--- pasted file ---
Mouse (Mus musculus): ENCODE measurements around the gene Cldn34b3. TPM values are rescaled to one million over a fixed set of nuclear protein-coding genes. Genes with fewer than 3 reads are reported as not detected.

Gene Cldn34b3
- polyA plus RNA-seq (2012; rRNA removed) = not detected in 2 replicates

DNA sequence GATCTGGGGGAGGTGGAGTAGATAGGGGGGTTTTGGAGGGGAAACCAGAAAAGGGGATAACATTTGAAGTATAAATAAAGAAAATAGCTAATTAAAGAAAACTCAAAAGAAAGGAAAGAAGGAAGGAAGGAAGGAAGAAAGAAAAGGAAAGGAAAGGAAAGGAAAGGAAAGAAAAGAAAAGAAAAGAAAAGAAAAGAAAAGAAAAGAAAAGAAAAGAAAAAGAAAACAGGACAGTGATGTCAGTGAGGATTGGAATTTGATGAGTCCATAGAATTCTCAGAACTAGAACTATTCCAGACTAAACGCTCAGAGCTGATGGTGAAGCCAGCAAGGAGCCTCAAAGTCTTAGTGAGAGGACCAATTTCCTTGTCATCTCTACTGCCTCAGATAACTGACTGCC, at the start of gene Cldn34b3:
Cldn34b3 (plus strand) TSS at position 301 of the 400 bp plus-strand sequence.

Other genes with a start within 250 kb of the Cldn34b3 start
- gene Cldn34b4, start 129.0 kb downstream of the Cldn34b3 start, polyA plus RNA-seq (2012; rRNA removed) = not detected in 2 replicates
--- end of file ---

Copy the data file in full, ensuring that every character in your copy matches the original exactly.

Mouse (Mus musculus): ENCODE measurements around the gene Cldn34b3. TPM values are rescaled to one million over a fixed set of nuclear protein-coding genes. Genes with fewer than 3 reads are reported as not detected.

Gene Cldn34b3
- polyA plus RNA-seq (2012; rRNA removed) = not detected in 2 replicates

DNA sequence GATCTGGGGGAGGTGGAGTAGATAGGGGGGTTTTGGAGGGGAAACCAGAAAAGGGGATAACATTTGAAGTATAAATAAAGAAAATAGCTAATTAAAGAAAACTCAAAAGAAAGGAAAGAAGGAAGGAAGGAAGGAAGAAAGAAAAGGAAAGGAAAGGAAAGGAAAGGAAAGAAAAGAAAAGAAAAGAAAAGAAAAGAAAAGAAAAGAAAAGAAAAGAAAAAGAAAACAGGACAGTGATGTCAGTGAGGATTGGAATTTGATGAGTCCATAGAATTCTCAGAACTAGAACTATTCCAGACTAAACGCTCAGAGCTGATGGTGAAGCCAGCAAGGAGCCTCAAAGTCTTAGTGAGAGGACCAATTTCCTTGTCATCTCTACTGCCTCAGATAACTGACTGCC, at the start of gene Cldn34b3:
Cldn34b3 (plus strand) TSS at position 301 of the 400 bp plus-strand sequence.

Other genes with a start within 250 kb of the Cldn34b3 start
- gene Cldn34b4, start 129.0 kb downstream of the Cldn34b3 start, polyA plus RNA-seq (2012; rRNA removed) = not detected in 2 replicates